01:00PM | 01/14/99
What is wrong? Two of our five eaves vents have dirty icicles coming out of them. We have had lots of snow since Jan 1, very cold temps and icicles and snow on the roof, but since 4 days ago, these horrid things attached to the eaves vents.

Now today we have water from above the window closest to these two icy vents.

History is: Re-roffing 4 years ago, new gutters, retrofit 2 years ago sheathing to keep water from going behind gutters. At time of re-roofing, eaves vents were added and new venting fans from bathrooms directed to exit air through two vents.

Our roofer is backed up with 4-5 days of ice dam problem calls... is that what we have? Why, with such a new roof? Any help would be appreciated. Katy in Michigan


01:06PM | 01/15/99
New roof, old roof, the ice really doesn't notice. With all of the freezing rain followed by freezing temperatures and snow, caused the ice at the edge of your roof to become larger and larger and clogging up your gutters. As this ice begins to melt underneath it has no way of flowing into your gutters to be carried away. Since it is a "dam", the water begins to back up underneath your shingles, roofing paper, through the wood sheathing and into your house.
There is a membrane that is used for this purpose. It is used in place of regular roofing paper on the first and sometimes second row. It is self sealing and highly recommended in the northern climate. It costs a little more but your roofer should have suggested it to you. It can be retrofitted for the future, or you could install a heating cable for winter use.


03:42PM | 01/15/99
I just remembered. If you click on the old BBS for this sight, scroll down to the date of 1/11 and look for "Not a good situation" from JayJ. He lists a sight from the U. Mass. that will also explain the situation and also offer some solutions, particularly on the insulation. Some of his thoughts are theoretical but worth reading.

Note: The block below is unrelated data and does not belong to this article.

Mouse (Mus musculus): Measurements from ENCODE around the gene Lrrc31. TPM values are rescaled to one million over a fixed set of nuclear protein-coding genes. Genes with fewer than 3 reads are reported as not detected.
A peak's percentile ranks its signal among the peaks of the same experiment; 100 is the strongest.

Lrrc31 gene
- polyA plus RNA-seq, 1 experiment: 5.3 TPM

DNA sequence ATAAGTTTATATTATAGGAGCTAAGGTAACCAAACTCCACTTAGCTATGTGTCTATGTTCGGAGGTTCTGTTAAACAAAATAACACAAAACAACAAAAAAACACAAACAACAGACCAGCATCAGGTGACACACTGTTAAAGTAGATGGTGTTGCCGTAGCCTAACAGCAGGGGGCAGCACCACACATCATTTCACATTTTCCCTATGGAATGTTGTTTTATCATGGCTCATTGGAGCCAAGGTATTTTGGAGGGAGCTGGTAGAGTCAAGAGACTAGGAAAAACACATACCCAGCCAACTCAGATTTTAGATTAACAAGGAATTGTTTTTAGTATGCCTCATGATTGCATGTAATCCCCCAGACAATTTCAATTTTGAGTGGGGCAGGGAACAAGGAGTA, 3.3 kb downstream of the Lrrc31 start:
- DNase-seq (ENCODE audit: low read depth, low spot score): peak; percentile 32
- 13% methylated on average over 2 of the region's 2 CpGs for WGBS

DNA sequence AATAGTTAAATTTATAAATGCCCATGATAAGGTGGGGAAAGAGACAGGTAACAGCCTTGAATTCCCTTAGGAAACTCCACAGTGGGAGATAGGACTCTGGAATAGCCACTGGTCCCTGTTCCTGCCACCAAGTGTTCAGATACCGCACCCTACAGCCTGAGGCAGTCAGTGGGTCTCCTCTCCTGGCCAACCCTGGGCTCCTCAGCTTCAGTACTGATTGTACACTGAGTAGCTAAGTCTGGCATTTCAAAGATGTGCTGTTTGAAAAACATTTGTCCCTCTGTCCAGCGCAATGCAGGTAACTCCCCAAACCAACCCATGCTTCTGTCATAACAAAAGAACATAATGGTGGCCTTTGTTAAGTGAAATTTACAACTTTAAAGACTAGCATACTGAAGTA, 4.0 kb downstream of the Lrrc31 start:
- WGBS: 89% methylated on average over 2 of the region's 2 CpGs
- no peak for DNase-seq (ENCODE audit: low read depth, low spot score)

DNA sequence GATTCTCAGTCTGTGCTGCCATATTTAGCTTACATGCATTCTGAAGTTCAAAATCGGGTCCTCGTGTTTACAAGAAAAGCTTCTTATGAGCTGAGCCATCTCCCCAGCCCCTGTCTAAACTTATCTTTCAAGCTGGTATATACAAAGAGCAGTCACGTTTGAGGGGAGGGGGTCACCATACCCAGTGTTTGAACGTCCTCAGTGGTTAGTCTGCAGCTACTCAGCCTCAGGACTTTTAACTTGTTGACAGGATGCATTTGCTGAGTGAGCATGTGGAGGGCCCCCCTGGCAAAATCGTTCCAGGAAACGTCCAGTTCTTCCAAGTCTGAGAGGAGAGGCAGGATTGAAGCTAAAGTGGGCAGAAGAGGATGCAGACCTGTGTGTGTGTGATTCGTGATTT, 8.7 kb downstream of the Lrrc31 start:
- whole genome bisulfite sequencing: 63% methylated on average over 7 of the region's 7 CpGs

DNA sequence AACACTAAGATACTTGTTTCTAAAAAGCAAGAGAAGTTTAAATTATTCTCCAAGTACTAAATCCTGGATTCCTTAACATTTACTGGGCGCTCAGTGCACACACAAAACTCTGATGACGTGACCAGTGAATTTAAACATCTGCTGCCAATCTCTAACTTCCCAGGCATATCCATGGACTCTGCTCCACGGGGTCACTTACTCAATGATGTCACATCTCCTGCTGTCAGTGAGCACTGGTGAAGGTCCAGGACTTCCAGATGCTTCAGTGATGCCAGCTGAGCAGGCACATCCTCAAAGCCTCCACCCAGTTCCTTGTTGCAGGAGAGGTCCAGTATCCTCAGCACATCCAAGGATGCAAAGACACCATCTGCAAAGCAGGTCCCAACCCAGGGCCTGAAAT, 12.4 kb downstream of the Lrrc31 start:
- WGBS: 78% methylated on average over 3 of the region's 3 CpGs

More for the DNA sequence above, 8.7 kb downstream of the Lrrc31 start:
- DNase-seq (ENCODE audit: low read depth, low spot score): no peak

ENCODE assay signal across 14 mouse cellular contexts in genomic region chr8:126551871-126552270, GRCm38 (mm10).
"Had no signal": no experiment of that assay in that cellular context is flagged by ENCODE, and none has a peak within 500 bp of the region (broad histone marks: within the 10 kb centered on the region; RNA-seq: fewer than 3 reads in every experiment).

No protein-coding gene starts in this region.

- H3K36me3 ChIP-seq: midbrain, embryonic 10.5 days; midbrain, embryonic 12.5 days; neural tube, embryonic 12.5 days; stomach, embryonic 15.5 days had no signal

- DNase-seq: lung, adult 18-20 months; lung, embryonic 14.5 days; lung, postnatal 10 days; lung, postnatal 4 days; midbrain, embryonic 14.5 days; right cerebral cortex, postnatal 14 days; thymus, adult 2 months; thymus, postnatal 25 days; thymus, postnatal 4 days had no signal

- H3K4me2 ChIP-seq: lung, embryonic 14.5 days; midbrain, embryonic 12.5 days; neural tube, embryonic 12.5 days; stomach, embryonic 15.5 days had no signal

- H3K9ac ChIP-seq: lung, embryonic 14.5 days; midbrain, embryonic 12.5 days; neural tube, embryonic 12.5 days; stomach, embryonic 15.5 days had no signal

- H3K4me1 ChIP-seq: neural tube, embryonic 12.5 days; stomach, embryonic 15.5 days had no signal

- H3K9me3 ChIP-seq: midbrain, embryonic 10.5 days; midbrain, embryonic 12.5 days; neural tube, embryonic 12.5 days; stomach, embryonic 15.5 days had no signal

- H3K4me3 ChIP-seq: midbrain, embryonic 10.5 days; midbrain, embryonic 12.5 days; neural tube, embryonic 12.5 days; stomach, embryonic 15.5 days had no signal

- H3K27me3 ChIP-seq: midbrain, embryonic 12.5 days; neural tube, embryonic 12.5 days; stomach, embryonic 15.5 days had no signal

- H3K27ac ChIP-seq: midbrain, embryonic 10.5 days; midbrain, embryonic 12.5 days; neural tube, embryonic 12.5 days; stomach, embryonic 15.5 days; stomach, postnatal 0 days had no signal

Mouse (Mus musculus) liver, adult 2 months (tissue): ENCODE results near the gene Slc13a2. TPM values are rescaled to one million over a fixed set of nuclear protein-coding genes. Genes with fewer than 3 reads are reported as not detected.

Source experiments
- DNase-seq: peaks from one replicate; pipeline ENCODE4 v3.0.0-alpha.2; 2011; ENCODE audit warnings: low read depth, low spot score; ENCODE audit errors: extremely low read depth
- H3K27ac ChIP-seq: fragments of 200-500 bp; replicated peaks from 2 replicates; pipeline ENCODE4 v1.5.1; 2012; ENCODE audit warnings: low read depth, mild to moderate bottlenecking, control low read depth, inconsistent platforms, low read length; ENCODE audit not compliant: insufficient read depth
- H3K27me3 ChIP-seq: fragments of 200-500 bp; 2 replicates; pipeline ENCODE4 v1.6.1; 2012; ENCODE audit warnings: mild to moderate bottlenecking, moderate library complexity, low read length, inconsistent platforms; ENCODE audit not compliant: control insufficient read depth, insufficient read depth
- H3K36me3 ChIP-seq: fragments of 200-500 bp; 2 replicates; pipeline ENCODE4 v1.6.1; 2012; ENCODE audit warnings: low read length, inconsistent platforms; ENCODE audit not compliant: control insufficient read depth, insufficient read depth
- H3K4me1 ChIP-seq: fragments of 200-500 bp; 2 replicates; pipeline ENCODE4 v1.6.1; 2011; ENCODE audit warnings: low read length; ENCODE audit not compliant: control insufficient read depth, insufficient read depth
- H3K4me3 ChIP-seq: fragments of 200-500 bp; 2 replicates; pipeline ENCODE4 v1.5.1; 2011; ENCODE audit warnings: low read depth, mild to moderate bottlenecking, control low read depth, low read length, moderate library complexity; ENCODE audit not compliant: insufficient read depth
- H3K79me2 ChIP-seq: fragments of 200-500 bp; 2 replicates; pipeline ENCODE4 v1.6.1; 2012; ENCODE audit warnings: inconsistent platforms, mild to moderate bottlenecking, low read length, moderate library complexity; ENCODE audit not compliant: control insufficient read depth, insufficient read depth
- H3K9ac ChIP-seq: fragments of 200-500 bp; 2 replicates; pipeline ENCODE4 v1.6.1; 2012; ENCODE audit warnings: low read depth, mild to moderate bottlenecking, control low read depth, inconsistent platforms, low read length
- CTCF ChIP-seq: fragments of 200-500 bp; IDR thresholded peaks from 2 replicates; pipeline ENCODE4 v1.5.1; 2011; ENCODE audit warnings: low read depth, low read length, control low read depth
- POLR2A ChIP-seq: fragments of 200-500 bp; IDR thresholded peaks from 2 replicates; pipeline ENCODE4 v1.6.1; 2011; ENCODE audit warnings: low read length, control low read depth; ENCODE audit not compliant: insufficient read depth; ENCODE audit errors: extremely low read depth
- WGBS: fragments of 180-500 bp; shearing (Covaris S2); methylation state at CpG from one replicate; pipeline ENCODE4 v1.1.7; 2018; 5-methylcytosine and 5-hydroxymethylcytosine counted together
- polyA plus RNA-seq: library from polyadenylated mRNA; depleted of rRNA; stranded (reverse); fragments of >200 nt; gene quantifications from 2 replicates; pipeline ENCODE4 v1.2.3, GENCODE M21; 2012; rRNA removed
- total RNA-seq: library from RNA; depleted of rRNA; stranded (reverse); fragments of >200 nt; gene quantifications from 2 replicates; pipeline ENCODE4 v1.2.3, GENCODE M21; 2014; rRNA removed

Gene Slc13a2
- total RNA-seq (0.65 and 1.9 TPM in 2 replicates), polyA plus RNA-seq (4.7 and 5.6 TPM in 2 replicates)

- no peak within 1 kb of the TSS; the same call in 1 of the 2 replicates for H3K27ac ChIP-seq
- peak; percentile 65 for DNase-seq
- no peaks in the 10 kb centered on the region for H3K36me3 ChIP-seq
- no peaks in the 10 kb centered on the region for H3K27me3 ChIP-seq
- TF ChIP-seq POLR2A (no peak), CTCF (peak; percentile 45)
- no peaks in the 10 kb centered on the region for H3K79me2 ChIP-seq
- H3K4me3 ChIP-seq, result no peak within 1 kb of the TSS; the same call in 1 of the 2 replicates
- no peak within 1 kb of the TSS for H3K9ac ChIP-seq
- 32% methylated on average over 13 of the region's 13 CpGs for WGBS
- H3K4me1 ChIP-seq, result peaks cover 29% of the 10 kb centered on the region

Post a reply as Anonymous

Photo must be in JPG, GIF or PNG format and less than 5MB.


type the code from the image


Post_new_button or Login_button

Colorful, useful, and fun, these tire planters form the foundation for a delightful container garden. Just spray-paint old... Reused steel windows create an eye-catching splashguard in this walk-in shower. The vintage factory windows bring an inter... A galvanized steel tub is a surprising but charming fixture in this bright and breezy screened patio. It's perfect for was... If you're not crazy about the idea of commingling plants and pool, this modern variation may be more to your liking. The s... Yes, a freestanding garage can become its own tiny house. Artist Michelle de la Vega has all the comforts of a modern resi... If you lack plumbing skills but have a good sturdy tree, here's the easiest outdoor shower solution of all: Simply attach... Pursue what's known as the stack effect. To achieve it, open the windows on both the upper and lower floors, and as warm a... How do you like this smart use for an old bottle? Clamp an empty wine bottle to a fence or wall near your outdoor deck or ... Simple and striking, a couple of pieces of "lovingly used" furniture creates a special kind of charm. A weathered chair fo... Twine lanterns add pops of crafty—but sophisticated—flair to any outdoor setting. Wrap glue-soaked twine around a balloon ... When securely fastened to a tree or the ceiling of a porch, a pallet and some cushioning make the ideal place to lounge. V... Incorporate nature into your lighting scheme by securing a dead tree in a concrete mold and draping your pendant lamp from... For the cost of a can of exterior paint , you can totally transform your porch. Paint the floor a hue that complements yo... In this urban apartment, a standard-issue patio became a serene and green perch by replacing the typical concrete with gro... This garden shed has been decked out to the nines. Designer Orla Kiely created the intimate home for a flower trade show, ...
Newsletter_icon Google_plus Facebook Twitter Pinterest Youtube Rss_icon